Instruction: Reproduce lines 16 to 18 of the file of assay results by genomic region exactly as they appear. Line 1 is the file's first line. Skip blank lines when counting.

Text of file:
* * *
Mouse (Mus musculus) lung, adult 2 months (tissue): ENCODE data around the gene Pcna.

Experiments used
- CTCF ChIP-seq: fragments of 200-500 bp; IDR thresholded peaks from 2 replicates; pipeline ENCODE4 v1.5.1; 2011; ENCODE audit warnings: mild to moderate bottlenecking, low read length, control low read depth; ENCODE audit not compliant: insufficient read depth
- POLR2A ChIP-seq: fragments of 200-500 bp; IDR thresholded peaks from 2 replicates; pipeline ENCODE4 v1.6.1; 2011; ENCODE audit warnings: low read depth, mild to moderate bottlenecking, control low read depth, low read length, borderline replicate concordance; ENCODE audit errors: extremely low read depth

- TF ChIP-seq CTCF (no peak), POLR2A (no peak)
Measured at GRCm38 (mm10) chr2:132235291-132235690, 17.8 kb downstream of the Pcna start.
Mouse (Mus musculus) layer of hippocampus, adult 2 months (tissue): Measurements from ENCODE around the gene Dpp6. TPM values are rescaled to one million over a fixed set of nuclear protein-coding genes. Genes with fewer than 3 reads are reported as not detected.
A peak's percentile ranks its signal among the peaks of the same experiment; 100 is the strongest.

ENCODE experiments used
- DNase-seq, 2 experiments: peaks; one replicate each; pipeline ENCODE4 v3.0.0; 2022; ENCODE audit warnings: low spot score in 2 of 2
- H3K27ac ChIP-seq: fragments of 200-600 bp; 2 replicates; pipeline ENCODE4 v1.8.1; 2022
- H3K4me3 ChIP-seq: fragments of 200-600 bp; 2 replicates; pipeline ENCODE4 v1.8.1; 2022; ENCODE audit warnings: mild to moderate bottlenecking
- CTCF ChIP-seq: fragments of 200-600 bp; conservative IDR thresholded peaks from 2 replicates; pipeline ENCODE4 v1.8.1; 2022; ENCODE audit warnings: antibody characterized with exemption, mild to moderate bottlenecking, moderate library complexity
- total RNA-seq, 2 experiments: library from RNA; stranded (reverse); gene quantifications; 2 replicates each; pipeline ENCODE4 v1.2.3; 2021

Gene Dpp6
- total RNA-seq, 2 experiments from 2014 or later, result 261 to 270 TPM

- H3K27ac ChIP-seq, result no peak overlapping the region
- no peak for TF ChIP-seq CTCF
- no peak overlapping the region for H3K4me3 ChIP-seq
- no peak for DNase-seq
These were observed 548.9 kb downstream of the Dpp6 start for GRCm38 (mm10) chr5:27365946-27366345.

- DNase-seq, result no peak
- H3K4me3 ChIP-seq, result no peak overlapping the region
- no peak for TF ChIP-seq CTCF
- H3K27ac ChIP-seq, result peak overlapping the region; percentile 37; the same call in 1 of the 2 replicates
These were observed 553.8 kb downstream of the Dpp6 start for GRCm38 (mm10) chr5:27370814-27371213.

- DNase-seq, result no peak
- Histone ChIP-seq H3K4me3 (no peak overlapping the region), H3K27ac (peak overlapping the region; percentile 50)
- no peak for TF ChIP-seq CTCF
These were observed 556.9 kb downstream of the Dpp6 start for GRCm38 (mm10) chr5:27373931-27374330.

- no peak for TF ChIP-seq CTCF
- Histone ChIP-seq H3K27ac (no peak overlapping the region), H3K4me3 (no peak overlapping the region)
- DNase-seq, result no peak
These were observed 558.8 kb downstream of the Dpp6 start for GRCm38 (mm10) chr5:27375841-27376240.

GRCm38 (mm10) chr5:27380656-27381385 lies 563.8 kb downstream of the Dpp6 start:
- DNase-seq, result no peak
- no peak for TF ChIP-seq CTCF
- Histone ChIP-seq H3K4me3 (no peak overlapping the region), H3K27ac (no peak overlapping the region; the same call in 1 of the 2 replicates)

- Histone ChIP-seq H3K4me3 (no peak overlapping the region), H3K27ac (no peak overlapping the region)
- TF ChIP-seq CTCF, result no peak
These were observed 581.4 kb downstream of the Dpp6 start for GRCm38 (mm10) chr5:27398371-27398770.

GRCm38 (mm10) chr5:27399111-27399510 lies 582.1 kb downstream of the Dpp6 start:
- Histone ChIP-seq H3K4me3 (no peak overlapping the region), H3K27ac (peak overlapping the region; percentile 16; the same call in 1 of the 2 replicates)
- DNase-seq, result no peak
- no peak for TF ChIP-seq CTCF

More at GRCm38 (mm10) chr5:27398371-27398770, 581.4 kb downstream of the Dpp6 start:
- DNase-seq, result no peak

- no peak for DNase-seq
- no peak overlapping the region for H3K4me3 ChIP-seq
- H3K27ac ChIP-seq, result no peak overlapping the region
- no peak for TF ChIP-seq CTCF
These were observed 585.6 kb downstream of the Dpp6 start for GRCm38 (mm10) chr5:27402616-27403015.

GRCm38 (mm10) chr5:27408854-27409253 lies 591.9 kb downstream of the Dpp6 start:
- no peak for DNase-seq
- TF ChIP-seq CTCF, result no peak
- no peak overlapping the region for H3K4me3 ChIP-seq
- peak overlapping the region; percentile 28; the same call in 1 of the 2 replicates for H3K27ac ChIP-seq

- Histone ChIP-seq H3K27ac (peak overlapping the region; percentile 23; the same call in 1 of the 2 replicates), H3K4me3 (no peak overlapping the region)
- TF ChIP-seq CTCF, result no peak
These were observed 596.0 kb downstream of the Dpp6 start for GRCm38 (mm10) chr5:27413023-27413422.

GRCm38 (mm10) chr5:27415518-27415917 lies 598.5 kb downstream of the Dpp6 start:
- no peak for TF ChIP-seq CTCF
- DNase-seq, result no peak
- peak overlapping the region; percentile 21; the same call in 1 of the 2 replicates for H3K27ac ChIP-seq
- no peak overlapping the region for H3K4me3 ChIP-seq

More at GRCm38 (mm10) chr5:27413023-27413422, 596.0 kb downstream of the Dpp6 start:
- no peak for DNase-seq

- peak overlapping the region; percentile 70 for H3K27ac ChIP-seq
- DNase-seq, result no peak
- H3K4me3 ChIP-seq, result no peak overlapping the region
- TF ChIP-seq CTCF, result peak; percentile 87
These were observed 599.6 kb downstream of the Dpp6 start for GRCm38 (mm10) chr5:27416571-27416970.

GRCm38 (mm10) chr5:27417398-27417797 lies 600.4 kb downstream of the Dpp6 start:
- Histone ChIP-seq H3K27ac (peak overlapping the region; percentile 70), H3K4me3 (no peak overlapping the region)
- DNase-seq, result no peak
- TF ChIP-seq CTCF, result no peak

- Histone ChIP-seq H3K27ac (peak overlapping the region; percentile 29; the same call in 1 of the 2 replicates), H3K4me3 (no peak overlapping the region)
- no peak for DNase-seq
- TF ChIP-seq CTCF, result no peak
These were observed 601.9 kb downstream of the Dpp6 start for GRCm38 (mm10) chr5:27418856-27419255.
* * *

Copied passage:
- total RNA-seq, 2 experiments from 2014 or later, result 261 to 270 TPM

- H3K27ac ChIP-seq, result no peak overlapping the region
- no peak for TF ChIP-seq CTCF